If you have been following my blog, you know that I have been dreaming about hosting a Halloween party for the past couple of years. Well, despite having our middle child's birthday on the 26th, I have decided that I am going for it this year. The Halloween party planning has begun! Nothing too fancy. Just a little Halloween Shindig for my kids and some of their friends to help celebrate the SPOOKY season. In the midst of my planning, I have come across some really great ideas that are easy and super kid friendly (nothing too scary, since I am catering to a younger crowd). Over the next couple of weeks I will be sharing some of these great finds. I hope that you are able to use them for your own Halloween celebrations.
Today's find is a fun Halloween game called Pop Goes the Pumpkin. This version of a classic carnival game will thrill your guests as well as provide your party with a festive wall decoration. (I will note that this game may not be suitable for younger children. Six years and older would be my suggestion). Guests are given a pin or dart and take turns popping the mini "pumpkins" to discover confetti, candy, and whatever else the balloons are filled with. I think that this is a fun alternative to a pinata for an older group of kids.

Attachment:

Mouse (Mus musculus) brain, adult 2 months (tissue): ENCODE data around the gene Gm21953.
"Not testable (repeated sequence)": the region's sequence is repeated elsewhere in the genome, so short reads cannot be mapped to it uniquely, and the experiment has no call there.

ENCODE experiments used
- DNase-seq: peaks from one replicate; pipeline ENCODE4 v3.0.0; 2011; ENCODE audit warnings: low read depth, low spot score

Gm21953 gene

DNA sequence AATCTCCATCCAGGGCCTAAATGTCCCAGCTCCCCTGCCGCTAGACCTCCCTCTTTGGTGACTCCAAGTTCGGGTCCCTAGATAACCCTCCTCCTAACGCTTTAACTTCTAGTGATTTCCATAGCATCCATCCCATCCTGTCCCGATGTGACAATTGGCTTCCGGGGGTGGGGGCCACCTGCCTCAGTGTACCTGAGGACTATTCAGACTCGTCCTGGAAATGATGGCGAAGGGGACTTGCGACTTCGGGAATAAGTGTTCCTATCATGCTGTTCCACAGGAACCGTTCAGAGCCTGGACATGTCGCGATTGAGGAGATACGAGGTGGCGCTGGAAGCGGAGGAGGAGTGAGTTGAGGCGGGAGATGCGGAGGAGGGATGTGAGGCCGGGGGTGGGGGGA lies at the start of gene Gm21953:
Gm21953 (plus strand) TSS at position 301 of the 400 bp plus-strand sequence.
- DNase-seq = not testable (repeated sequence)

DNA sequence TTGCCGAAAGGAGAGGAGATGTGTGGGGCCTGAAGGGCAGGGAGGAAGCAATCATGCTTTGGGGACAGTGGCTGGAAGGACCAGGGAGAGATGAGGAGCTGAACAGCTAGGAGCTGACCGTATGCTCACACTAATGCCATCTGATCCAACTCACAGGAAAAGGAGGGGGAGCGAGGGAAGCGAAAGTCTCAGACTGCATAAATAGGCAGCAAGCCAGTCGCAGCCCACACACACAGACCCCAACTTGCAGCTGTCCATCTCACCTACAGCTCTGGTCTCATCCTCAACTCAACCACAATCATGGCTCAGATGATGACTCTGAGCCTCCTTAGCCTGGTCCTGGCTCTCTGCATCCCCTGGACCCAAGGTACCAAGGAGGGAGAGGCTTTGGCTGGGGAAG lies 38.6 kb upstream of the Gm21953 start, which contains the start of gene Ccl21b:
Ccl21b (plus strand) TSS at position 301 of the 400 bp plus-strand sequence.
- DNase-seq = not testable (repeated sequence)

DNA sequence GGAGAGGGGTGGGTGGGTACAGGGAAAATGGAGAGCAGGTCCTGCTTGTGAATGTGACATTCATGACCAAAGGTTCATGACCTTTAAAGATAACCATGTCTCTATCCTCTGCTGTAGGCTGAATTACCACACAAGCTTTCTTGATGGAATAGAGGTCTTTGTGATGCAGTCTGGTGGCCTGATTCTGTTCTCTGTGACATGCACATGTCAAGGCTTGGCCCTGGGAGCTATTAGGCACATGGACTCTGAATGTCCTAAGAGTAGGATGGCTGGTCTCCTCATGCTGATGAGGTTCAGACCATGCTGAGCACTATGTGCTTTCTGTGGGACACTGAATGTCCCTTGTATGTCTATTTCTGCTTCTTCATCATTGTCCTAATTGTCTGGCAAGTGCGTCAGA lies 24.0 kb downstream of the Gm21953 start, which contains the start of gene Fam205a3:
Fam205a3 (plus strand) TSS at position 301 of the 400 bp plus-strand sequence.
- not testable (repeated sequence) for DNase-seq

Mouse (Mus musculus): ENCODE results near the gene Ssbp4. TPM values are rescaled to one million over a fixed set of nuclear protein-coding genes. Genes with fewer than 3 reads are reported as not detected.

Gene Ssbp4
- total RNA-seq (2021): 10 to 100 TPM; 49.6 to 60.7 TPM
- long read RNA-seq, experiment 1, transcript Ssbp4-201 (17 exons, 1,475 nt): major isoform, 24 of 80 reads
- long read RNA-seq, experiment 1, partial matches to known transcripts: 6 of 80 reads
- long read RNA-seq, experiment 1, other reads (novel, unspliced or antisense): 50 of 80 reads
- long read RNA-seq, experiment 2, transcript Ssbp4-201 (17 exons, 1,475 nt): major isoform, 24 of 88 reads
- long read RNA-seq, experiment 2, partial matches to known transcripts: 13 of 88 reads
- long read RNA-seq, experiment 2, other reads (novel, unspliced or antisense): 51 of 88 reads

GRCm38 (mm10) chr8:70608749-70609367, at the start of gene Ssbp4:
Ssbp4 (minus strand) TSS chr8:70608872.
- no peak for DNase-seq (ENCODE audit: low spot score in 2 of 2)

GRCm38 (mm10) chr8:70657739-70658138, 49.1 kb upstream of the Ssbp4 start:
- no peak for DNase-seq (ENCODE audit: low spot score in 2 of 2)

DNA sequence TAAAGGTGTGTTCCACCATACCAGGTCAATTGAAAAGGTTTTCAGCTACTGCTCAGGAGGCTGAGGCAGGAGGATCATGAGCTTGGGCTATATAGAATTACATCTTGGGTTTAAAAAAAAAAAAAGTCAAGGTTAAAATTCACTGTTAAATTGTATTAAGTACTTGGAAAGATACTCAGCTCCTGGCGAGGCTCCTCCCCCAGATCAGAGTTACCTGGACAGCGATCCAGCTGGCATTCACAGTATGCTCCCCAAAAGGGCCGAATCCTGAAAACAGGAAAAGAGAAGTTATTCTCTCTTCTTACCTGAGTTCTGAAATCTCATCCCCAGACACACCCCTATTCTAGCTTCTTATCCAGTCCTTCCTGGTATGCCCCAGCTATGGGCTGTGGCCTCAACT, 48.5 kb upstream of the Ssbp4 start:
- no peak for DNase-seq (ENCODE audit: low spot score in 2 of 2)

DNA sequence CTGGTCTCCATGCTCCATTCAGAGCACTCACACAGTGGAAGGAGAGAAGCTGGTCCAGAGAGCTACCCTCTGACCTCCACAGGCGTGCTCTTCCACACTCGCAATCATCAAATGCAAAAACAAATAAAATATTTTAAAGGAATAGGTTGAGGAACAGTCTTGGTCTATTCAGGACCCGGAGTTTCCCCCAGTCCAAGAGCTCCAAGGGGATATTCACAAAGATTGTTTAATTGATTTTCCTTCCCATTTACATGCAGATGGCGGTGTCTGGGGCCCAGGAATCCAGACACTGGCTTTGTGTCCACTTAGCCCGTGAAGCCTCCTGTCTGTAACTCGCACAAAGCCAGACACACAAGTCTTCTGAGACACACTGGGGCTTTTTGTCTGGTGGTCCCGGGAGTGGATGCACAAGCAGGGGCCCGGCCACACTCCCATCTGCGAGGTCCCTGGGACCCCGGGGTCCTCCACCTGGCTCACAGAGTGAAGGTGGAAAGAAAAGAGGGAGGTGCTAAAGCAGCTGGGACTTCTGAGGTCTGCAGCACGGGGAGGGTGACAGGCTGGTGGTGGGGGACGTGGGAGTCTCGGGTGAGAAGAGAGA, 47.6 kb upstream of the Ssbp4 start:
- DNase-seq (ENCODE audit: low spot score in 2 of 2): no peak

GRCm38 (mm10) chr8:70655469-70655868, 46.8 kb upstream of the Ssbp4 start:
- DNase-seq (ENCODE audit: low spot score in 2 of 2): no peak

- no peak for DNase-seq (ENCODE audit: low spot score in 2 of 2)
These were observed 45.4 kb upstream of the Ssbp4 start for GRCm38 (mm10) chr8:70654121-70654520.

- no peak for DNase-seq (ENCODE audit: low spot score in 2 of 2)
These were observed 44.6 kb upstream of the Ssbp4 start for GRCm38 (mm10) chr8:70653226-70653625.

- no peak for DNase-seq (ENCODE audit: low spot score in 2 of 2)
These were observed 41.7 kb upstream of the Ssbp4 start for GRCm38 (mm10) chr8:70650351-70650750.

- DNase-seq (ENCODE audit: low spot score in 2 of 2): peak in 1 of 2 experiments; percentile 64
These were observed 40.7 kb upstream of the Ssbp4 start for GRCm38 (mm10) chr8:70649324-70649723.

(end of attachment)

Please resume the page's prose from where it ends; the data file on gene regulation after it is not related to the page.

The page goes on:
Here are the instructions from Martha Stewart:
TOOLS AND MATERIALS
•4-by-5 1/2-foot piece of foam board
•2 yards of burlap or other fabric
•Removable hooks (such as Command hooks)
•Thirty-five 12-inch orange balloons
•Candy (small, thin types work best)
•Pump, for balloons (optional), joann.com
•Pushpins (or darts for bigger kids)
1. Cover foam board with burlap; secure in back with duct tape. Adhere it to wall with hooks.
2. Fill balloons with confetti (using a funnel) and candy. Leave a few treat-free to add to the suspense.
3. Inflate the balloons (a pump makes it faster); tie off with a knot. Attach balloons to board with T pins, in a pumpkin shape.
4. Cut a stem shape (download the template) from green paper, and secure with T pins.
5. Cut ribbon; tie onto pushpin handles to make them easier to hold on to (and find, if dropped).